Saturday, 8 July 2017

Westward in early June

I am well behind with my blogs but I am on summer holiday now so I have time to catch up. I have two to post and both are from June. 

These recount observations during Ramadan when I was restricted to walks out of the house.

I had expected June to be dull as it is an in-between month. That is to say most Palearctic migration is over for a couple of months and no rains are usually expected for the same period. The rains often bring intra-African migrants. August in particular is an exciting month in southern Mauritania even in Nouakchott apparently for such birds.

I must admit my walk out westward on June 4th was relatively dull with only a couple of bright points. There is no escaping that. However the next walk two weeks after was a complete surprise and birding was unexpectedly good.

Sadly, this blog covers the duller (relatively) walk. 

I went out to the fishing port via the central lake (freshwater) and west Nouakchott  pools (saline).

Starting at the end first, the sea around the fishing point was extremely quiet. Only a small number of over-summering lesser black-backed gull were seen. 

I soon retreated from the coast and went to look close to the fish dump. This smelly place often attracts interesting land birds.

Thekla lark has been claimed in this area on about three occasions in recent years though I remain skeptical even having seen the photos.

crested lark 1

Nevertheless I will still inspect as many of the crested lark as I can especially on quieter days.

There was one candidate which had a short bill. It caught my attention. It was also relatively streaked on the breast too.

crested lark 2

However despite its plumage, I believe this is a young bird and I can see the remains of juvenile yellow gape. This explains the short bill to me.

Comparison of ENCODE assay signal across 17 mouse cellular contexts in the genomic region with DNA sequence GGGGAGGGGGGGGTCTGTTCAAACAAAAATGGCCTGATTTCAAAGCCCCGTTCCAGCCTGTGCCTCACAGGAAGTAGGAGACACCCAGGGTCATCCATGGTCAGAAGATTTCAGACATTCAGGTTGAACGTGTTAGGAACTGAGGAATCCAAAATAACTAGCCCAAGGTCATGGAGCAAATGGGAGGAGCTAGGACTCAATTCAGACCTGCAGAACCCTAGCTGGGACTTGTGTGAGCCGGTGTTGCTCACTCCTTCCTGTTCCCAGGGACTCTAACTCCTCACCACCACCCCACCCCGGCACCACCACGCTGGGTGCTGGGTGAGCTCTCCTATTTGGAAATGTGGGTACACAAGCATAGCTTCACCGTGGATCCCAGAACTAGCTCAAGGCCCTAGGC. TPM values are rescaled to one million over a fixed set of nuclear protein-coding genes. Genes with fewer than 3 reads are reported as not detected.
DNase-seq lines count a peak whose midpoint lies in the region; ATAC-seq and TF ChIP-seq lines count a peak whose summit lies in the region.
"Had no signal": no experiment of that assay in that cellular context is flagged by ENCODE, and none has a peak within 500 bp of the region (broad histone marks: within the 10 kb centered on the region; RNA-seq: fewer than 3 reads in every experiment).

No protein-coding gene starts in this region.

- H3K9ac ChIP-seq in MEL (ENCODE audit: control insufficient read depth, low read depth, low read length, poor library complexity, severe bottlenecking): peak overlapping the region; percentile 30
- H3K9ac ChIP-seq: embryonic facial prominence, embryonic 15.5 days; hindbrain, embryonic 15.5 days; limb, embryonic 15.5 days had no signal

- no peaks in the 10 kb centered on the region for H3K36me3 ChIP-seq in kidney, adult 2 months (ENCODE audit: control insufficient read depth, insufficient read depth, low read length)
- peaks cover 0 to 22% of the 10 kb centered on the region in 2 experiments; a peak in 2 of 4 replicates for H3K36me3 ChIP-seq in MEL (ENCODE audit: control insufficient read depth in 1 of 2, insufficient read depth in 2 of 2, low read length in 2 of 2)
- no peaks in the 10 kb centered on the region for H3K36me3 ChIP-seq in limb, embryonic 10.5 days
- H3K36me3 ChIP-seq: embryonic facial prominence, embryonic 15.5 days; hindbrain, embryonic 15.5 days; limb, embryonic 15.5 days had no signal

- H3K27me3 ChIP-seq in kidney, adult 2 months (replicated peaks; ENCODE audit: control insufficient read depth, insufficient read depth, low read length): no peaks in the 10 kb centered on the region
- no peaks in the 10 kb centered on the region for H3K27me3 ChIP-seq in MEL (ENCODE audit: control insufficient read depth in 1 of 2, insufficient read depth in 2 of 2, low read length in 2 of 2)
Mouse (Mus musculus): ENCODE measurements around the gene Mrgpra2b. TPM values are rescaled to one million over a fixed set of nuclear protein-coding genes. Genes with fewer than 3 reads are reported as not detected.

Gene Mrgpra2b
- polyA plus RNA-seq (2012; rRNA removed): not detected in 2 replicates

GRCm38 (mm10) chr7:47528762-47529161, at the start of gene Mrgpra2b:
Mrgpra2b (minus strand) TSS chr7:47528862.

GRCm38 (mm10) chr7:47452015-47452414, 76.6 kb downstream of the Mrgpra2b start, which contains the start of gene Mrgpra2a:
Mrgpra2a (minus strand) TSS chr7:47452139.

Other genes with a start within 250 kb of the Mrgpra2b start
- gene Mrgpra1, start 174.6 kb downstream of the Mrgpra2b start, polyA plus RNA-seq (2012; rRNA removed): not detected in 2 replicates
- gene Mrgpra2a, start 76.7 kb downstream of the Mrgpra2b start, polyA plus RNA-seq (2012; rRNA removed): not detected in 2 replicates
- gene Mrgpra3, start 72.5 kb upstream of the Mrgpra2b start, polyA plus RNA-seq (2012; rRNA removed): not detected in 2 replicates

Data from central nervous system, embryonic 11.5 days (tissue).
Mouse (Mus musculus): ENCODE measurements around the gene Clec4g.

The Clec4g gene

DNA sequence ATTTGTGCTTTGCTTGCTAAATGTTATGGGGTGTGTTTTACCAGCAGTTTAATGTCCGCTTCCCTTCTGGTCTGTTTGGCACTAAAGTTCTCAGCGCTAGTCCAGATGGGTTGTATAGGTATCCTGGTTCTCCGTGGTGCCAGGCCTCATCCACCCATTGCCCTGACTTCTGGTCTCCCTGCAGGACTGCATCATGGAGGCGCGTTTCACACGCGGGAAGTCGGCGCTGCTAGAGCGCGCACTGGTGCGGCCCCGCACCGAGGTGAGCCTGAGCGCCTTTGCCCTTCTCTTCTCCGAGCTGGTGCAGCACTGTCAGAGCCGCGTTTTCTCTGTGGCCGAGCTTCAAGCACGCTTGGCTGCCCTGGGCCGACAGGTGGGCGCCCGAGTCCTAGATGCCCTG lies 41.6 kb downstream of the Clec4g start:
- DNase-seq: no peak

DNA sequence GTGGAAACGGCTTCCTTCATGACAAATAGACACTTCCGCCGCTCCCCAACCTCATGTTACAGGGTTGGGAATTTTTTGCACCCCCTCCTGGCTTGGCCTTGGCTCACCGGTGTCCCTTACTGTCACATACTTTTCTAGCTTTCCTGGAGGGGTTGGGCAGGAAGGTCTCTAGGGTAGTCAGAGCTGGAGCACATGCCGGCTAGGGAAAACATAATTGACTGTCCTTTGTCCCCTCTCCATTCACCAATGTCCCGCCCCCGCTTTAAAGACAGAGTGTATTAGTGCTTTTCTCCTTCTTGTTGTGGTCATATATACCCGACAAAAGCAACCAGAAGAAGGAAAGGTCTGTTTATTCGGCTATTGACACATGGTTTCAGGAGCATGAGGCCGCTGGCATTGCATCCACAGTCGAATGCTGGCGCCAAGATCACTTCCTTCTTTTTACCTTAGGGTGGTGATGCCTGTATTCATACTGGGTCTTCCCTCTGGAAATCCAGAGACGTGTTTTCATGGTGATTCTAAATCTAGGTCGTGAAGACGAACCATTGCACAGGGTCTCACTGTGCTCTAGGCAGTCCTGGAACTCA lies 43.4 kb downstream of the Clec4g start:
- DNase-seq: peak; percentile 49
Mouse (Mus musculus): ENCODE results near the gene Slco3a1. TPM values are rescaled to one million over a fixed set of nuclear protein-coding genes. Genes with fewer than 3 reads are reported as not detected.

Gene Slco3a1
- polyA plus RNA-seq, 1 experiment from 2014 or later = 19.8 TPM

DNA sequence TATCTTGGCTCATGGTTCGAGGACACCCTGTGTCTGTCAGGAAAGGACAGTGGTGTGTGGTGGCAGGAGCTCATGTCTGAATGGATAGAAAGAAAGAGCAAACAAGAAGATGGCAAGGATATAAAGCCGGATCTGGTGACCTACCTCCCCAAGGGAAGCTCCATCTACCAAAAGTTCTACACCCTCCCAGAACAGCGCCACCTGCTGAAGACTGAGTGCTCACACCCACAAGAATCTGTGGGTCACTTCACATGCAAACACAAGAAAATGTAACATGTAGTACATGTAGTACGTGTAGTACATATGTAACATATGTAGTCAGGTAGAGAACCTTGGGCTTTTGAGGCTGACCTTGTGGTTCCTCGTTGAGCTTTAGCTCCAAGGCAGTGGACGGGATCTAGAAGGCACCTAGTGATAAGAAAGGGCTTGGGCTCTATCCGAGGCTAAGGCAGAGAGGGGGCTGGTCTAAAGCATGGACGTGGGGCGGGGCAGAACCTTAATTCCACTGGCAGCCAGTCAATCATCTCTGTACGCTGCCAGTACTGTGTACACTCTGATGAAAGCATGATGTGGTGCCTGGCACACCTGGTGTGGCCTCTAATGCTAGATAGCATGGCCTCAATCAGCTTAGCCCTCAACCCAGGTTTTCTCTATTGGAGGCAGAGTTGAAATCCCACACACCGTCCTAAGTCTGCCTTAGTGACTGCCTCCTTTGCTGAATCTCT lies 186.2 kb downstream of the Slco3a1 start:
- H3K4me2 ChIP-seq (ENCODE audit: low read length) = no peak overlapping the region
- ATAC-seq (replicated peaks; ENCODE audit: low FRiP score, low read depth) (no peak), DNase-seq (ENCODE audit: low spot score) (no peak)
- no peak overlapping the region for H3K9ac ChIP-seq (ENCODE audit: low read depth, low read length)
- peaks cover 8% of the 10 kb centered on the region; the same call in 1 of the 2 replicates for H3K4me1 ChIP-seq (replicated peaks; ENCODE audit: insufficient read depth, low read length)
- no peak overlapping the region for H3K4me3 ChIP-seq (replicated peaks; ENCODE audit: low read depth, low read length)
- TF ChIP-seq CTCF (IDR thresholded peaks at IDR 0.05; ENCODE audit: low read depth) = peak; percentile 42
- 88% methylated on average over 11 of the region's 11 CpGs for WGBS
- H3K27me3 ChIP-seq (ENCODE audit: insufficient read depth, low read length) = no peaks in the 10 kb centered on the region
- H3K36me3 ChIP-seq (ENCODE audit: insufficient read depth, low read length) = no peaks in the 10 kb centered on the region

crested lark 3

What kept my attention for so long was not a plumage feature though, it was its feeding action. I never saw it dig for food once. It pecked. However one feature out of three in favour is not enough. 

I will keep looking but remember I have visited this site more than 15 times now in nearly all seasons. I am pretty sure thelka lark is not resident. If it is ever here at all surely it must be an occasional dispersal from much further north.

white wagtail

Arguably the best sighting near the fishing port was a white wagtail. What is one doing here in June? It should have migrated many weeks ago.

cattle egret

Pretty much all of the cattle egret that frequent the fish dump were in breeding plumage.

Kittlitz's plover

This dump is a good place to find Kittlitz's plover all year except the winter months of December to February inclusive. The city is denuded of this species then. They undertake a short distance migration south probably no further than the Senegal River delta where records show them all year round.

slender-billed gull at central lake

Earlier I had walked past the central lake. It is best not to loiter too long here as it is ear-marked for the new Senegal embassy and patrolled.

moorhen at central lake

I finally managed a photo of one of the common moorhen which are always to be found there. it is one of only three places i know in the city where they can be seen.

black-winged stilt

It is the only place in the city where black-winged stilt can be guaranteed on every visit.

speckled pigeon

It's also a good place to find speckled pigeon in numbers.

black-tailed godwit

The west Nouakchott pools are midway between the central lake and the fishing port. They are undoubtedly the best place in the city to see the largest numbers of waders.  I really don't know where the black-tailed godwit and the two curlew sandpiper there were coming or going. It was an odd time for migrants. Over-summering is a possibility especially as the latter birds had virtually no summer plumage.

plenty of common ringed plover

Common ringed plover were once again numerous on site. I broke the e-bird filter which thinks it is rare to see three or more in June. Here were 23. All observations add to knowledge.

The next blog looks at my birding in the city over the weekend of June 16th and 17th. To my great surprise I added two species to my Mauritanian list. The birding couldn't have been different actually and psychologically. I went on my summer break on a high.

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